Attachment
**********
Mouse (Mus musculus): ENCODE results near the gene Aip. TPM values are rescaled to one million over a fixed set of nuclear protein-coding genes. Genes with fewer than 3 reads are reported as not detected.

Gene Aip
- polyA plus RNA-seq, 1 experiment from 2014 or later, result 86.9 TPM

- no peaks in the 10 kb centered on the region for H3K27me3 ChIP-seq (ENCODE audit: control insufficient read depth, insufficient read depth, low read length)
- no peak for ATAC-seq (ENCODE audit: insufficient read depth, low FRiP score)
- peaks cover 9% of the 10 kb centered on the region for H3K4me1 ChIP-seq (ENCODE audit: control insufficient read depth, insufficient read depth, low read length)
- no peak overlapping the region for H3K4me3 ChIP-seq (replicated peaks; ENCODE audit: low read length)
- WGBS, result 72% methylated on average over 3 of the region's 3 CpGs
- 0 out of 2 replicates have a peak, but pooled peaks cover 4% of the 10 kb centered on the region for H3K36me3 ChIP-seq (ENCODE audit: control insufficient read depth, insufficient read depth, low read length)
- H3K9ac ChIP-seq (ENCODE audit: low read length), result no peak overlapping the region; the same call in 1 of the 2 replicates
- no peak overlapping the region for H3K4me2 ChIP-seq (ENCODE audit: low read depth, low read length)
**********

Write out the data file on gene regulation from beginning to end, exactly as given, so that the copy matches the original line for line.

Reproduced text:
Mouse (Mus musculus): ENCODE results near the gene Aip. TPM values are rescaled to one million over a fixed set of nuclear protein-coding genes. Genes with fewer than 3 reads are reported as not detected.

Gene Aip
- polyA plus RNA-seq, 1 experiment from 2014 or later, result 86.9 TPM

- no peaks in the 10 kb centered on the region for H3K27me3 ChIP-seq (ENCODE audit: control insufficient read depth, insufficient read depth, low read length)
- no peak for ATAC-seq (ENCODE audit: insufficient read depth, low FRiP score)
- peaks cover 9% of the 10 kb centered on the region for H3K4me1 ChIP-seq (ENCODE audit: control insufficient read depth, insufficient read depth, low read length)
- no peak overlapping the region for H3K4me3 ChIP-seq (replicated peaks; ENCODE audit: low read length)
- WGBS, result 72% methylated on average over 3 of the region's 3 CpGs
- 0 out of 2 replicates have a peak, but pooled peaks cover 4% of the 10 kb centered on the region for H3K36me3 ChIP-seq (ENCODE audit: control insufficient read depth, insufficient read depth, low read length)
- H3K9ac ChIP-seq (ENCODE audit: low read length), result no peak overlapping the region; the same call in 1 of the 2 replicates
- no peak overlapping the region for H3K4me2 ChIP-seq (ENCODE audit: low read depth, low read length)